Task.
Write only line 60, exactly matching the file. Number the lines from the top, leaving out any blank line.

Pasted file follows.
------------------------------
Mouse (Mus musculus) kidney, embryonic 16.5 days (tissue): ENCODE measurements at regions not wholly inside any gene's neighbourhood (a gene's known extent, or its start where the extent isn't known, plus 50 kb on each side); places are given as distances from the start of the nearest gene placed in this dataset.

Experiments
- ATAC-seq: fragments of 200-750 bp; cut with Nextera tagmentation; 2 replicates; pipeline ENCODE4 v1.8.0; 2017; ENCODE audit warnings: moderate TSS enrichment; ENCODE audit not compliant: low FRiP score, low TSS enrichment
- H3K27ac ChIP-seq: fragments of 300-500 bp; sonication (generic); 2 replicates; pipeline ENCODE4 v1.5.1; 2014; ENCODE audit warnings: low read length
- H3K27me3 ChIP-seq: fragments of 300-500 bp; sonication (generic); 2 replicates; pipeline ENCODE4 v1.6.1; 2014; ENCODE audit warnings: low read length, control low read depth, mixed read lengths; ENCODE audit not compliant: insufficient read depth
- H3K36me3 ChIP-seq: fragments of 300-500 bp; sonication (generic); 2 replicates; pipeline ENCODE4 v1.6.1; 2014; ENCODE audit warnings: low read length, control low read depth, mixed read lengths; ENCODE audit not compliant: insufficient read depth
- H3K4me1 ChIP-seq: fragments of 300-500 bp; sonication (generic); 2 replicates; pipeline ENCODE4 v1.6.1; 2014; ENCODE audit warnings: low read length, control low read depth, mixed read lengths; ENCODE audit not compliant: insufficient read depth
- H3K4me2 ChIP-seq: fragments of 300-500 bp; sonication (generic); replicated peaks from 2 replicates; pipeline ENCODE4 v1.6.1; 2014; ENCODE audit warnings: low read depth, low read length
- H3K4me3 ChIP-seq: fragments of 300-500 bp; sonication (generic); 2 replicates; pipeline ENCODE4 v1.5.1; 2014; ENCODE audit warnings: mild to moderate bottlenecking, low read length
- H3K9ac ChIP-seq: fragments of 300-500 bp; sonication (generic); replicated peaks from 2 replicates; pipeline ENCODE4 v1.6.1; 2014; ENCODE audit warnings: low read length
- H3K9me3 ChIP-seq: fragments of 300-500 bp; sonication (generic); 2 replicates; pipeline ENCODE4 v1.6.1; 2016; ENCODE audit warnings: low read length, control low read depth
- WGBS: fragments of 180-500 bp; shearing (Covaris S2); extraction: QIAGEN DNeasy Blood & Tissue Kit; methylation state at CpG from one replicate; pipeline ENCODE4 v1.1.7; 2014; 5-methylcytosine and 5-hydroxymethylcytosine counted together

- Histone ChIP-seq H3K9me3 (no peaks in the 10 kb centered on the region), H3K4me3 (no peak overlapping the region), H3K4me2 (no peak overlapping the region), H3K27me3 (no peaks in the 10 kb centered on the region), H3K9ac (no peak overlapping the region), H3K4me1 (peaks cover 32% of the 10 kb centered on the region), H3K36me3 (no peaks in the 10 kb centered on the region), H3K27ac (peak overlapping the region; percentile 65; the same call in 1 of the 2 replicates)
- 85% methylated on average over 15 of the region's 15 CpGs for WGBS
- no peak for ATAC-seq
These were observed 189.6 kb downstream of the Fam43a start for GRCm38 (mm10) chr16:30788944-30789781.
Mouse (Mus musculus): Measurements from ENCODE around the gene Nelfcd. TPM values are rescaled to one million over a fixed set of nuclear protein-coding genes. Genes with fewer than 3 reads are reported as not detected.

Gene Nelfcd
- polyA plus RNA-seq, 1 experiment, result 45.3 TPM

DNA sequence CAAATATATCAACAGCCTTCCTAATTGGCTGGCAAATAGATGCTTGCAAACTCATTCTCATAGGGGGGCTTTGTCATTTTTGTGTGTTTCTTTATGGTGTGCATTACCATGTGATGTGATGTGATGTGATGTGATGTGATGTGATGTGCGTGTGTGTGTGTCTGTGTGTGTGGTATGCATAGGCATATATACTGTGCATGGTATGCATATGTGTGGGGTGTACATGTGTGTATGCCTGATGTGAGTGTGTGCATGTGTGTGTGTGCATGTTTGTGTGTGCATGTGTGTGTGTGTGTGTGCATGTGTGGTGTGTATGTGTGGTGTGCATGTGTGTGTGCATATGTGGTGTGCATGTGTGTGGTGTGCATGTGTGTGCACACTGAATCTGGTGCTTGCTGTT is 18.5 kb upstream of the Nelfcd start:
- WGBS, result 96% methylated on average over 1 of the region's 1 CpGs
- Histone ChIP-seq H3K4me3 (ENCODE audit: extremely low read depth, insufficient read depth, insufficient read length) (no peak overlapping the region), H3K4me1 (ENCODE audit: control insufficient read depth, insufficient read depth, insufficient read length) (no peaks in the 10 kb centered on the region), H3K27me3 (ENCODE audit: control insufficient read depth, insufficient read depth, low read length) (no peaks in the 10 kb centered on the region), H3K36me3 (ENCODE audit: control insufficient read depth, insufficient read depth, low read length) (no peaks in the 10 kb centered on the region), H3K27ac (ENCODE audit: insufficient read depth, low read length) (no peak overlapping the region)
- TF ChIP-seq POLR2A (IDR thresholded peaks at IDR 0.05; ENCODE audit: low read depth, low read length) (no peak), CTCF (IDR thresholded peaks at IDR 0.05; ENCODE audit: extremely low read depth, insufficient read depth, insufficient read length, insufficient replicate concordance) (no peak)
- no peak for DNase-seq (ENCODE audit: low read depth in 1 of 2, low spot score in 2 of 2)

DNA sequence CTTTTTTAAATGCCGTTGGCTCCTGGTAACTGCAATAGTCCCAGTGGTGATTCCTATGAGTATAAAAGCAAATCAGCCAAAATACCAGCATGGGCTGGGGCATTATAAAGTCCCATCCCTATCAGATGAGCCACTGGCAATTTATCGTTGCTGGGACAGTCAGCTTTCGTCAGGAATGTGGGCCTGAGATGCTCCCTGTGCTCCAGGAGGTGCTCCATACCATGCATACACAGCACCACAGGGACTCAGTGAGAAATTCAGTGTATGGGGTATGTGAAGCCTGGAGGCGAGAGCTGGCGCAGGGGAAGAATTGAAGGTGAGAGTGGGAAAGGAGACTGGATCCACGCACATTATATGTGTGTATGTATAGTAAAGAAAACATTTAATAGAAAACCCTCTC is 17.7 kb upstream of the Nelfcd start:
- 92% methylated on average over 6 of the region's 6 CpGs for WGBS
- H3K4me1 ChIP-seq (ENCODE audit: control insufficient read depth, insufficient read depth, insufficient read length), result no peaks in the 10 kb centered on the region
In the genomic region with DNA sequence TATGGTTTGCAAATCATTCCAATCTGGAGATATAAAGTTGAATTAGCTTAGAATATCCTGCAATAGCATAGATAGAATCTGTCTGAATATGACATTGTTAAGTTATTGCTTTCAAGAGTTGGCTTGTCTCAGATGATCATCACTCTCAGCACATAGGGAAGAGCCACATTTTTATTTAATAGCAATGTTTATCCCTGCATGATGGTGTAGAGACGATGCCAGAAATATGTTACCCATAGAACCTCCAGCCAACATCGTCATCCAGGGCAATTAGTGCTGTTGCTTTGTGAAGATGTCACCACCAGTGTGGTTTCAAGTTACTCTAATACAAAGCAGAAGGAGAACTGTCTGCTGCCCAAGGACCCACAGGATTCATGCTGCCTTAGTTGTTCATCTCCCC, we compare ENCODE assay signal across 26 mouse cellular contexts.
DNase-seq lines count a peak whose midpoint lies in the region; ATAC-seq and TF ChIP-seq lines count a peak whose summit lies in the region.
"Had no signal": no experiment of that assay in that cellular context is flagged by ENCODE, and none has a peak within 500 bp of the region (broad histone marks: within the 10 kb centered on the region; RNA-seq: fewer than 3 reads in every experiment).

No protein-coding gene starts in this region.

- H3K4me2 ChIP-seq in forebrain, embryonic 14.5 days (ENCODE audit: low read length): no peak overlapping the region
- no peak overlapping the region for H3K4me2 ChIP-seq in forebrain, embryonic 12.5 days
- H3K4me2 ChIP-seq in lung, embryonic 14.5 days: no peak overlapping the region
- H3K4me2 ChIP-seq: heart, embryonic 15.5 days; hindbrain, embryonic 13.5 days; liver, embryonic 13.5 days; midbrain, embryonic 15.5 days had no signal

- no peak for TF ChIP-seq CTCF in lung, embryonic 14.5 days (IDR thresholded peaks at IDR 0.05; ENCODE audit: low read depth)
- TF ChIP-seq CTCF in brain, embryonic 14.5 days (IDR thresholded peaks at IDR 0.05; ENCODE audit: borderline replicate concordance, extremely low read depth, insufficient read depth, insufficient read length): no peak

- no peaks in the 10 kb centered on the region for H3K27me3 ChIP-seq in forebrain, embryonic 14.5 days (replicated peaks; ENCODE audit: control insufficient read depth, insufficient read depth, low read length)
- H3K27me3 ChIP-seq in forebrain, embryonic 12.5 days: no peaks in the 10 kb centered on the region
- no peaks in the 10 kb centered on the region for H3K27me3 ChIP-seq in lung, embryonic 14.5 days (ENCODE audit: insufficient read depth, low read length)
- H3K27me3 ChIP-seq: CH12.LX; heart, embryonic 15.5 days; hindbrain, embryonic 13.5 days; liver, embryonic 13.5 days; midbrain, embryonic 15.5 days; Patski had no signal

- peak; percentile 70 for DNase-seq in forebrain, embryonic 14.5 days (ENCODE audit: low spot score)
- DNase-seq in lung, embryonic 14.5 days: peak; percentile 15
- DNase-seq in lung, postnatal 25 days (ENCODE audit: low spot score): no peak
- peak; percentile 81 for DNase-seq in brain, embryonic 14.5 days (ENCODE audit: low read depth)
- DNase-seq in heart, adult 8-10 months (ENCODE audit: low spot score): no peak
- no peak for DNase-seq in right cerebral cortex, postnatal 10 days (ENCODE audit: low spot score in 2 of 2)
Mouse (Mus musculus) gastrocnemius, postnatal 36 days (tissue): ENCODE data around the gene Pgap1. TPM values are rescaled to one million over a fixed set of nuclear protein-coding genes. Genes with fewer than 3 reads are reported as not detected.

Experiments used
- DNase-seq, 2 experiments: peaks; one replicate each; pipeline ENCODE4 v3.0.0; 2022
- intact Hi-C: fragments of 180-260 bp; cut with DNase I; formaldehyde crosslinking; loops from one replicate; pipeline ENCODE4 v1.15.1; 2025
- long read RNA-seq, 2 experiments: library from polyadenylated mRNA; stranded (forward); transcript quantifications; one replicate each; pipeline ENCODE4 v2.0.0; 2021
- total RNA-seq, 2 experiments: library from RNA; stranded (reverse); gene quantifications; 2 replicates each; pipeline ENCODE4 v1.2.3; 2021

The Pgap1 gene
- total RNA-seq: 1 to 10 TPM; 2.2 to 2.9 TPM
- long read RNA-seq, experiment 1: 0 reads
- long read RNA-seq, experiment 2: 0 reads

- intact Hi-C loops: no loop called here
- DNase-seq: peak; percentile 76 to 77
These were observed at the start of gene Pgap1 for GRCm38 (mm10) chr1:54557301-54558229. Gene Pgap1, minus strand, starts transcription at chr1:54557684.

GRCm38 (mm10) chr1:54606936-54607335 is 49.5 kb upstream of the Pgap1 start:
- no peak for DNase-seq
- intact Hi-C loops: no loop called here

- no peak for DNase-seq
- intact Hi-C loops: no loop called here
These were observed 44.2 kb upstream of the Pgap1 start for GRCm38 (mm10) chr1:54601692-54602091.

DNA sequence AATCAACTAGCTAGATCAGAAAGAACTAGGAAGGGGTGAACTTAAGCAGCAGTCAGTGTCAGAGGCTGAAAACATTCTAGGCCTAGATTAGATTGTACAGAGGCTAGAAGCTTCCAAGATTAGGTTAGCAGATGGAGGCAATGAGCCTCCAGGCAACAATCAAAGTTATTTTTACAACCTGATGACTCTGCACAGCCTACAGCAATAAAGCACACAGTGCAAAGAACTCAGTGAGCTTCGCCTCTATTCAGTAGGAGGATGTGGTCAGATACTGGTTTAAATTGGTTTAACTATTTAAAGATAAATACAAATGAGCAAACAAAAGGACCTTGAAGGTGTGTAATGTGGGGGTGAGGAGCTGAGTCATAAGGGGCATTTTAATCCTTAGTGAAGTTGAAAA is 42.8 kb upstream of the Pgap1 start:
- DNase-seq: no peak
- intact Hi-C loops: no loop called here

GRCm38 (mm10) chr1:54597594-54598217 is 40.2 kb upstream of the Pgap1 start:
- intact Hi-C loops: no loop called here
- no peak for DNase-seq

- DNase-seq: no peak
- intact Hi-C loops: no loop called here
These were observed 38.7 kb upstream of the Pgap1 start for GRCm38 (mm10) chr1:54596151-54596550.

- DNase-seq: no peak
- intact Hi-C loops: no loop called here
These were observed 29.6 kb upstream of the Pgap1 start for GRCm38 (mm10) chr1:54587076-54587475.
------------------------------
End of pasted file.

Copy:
These were observed at the start of gene Pgap1 for GRCm38 (mm10) chr1:54557301-54558229. Gene Pgap1, minus strand, starts transcription at chr1:54557684.